Therefore, you need to be clear about what you’re meditating. Do you want to be more focused? Then you’ll measure the success by your focus level at work? Are you taking up meditation to enhance positive thinking? Then you’re going to measure it differently. So it’s helpful to write down your goals and expectations for meditation.
Choose a Place and Time
The next thing that you need to get right is the location and time. Ideally, the place should be quiet, but a little bit of background noise is not an issue. Timings depend all on you, although mornings or evenings are better to get started.
Choosing the place and time is not enough. You need to stick to it. If you select 7 AM in the morning on your terrace, then you should follow it for at least a couple of weeks. Let your body fully acquaint itself with the new routine.
Make sure you aren't busy during the hours you choose. You should have free time on all seven days. Otherwise, you'll face distraction, which will eventually force you to quit.
Fix Your Posture
You can meditate either on the floor, on your bed, or chair. What matters more is the posture. It's not necessary to mimic the posture of a Himalayan Yogi. You can sit just like you sit on a chair but in an upright position. Lift your face a little bit with your chin tucked in. Relax your neck and other parts of the body. Your hands should be in your lap and loose.
If you’re on the floors, then cross your legs and maintain the above posture. Once you’ve found the ideal position that is free from stress, your mind will find it easier to concentrate.
Focus on Your Breath
Meditation, for the most part, is about concentrating on your thoughts. But it becomes a bit more advanced, and you'll then run into the train of thoughts. For beginners, it is advised to focus on their breath instead.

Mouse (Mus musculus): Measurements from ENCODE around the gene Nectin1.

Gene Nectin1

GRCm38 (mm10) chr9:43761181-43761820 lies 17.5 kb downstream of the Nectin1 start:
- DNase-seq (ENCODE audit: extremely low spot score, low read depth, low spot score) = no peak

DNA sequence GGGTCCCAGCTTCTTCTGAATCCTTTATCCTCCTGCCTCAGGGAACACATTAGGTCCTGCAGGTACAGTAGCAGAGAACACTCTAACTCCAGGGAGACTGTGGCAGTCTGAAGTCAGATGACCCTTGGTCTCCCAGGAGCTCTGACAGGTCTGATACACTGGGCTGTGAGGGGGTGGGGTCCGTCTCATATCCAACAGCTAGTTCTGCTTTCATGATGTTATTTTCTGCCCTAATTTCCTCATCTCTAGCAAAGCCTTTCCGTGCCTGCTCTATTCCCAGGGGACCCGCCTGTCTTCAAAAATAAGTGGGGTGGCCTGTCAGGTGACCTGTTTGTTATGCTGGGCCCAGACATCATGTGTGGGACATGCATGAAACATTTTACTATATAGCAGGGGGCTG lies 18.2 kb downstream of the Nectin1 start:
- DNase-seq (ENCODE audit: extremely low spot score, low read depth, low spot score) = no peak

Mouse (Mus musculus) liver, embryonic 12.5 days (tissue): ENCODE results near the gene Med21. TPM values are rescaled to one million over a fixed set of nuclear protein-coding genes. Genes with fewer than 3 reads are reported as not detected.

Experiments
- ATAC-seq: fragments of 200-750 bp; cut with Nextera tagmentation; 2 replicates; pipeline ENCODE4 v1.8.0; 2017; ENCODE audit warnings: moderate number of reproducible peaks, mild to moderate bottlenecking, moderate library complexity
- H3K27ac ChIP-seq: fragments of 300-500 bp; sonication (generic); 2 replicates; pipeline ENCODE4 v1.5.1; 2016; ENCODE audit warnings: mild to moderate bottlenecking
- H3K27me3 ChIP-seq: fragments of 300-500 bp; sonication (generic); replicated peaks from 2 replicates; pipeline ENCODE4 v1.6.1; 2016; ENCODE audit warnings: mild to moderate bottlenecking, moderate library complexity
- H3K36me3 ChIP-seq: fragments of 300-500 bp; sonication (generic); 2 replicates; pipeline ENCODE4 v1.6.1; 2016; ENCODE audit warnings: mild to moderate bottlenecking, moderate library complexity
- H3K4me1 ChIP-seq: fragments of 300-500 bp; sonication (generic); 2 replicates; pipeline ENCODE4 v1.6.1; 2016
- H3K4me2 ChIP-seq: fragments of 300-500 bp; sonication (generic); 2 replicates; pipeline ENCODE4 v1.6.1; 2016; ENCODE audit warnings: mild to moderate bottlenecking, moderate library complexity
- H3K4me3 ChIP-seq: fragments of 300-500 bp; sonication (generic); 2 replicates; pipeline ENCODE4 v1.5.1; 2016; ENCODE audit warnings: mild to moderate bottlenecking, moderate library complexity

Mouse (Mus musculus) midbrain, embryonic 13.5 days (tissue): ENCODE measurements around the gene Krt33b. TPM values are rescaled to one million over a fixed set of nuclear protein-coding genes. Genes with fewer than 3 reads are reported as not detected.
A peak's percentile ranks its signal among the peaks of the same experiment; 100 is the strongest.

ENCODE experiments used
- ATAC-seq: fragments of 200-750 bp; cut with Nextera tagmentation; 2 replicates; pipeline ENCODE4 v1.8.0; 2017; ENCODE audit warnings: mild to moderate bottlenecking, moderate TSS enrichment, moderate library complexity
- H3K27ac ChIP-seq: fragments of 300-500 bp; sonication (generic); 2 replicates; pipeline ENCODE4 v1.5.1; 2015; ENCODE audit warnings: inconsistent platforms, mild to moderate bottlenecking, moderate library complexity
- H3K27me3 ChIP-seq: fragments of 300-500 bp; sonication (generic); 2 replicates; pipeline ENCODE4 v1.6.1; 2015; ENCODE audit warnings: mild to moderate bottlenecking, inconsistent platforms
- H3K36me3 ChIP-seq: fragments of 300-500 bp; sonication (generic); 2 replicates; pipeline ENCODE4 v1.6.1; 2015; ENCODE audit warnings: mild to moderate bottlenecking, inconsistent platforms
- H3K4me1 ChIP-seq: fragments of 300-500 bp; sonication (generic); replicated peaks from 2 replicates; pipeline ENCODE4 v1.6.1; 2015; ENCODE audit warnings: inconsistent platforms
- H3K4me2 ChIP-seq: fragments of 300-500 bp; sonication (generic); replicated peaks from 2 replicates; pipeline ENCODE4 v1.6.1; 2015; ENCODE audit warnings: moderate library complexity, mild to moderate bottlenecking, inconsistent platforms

Get into the correct posture, close your eyes, and start taking long breaths. Hold your breath for 2-3 seconds and release slowly. You should focus on maintaining the tempo. This would force your mind to focus and not wander away somewhere else, which is the main reason for distraction.
Set a Duration
Setting up the duration is equally important. This is because if you don't, then you'd have to make the decision every single day, which is another reason for distraction. This duration can be as little as 5 minutes per day, but you set the duration anyhow. So that when you sit down, you know that you'll have to meditate for 5 minutes.
Later you'll find it easier to increase the duration and not get distracted by it. But don't increase the duration too much too soon. Also, when increasing, ensure you have enough free time at your disposal.
Create a Post Meditation Session
A post-meditation session allows you to keep the concentration and positivity going throughout the day. You should at least have a clear idea of what you're going to do next. Remember, the point of meditation is to get everything in order and disordered. Chaos is one of the reasons why we find it difficult to focus on.
To Sum up
As you can see, meditation is all about balancing distractions. The lesser distractions you have, the more chances you succeeding in meditation.
For thousands of years, meditation has been a way of life for many people. It has led them to enlightenment and greatness. While it may not guarantee the same for you, meditation will surely help you in leading a happier life. It’s important to get the above basics right from the start and challenge yourself to get better.